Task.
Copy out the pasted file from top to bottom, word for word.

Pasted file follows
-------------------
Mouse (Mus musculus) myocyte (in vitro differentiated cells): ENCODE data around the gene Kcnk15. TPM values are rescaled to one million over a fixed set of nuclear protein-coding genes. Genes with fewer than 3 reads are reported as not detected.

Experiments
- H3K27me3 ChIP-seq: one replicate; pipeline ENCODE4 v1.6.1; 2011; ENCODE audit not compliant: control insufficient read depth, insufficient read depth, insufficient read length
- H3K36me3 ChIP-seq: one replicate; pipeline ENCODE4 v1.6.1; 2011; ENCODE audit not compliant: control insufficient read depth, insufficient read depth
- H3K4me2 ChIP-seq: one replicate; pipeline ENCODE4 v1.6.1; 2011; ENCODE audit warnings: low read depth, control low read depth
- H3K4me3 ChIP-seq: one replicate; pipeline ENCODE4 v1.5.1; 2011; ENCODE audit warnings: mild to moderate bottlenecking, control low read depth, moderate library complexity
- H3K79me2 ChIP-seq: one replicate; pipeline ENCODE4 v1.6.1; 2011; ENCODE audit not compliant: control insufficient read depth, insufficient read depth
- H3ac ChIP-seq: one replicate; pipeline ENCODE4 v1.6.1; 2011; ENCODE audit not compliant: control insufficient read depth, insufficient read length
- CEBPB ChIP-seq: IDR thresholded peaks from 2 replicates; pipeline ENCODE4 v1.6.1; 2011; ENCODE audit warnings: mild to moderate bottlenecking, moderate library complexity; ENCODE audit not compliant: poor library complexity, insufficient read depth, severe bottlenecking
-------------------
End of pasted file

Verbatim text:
Mouse (Mus musculus) myocyte (in vitro differentiated cells): ENCODE data around the gene Kcnk15. TPM values are rescaled to one million over a fixed set of nuclear protein-coding genes. Genes with fewer than 3 reads are reported as not detected.

Experiments
- H3K27me3 ChIP-seq: one replicate; pipeline ENCODE4 v1.6.1; 2011; ENCODE audit not compliant: control insufficient read depth, insufficient read depth, insufficient read length
- H3K36me3 ChIP-seq: one replicate; pipeline ENCODE4 v1.6.1; 2011; ENCODE audit not compliant: control insufficient read depth, insufficient read depth
- H3K4me2 ChIP-seq: one replicate; pipeline ENCODE4 v1.6.1; 2011; ENCODE audit warnings: low read depth, control low read depth
- H3K4me3 ChIP-seq: one replicate; pipeline ENCODE4 v1.5.1; 2011; ENCODE audit warnings: mild to moderate bottlenecking, control low read depth, moderate library complexity
- H3K79me2 ChIP-seq: one replicate; pipeline ENCODE4 v1.6.1; 2011; ENCODE audit not compliant: control insufficient read depth, insufficient read depth
- H3ac ChIP-seq: one replicate; pipeline ENCODE4 v1.6.1; 2011; ENCODE audit not compliant: control insufficient read depth, insufficient read length
- CEBPB ChIP-seq: IDR thresholded peaks from 2 replicates; pipeline ENCODE4 v1.6.1; 2011; ENCODE audit warnings: mild to moderate bottlenecking, moderate library complexity; ENCODE audit not compliant: poor library complexity, insufficient read depth, severe bottlenecking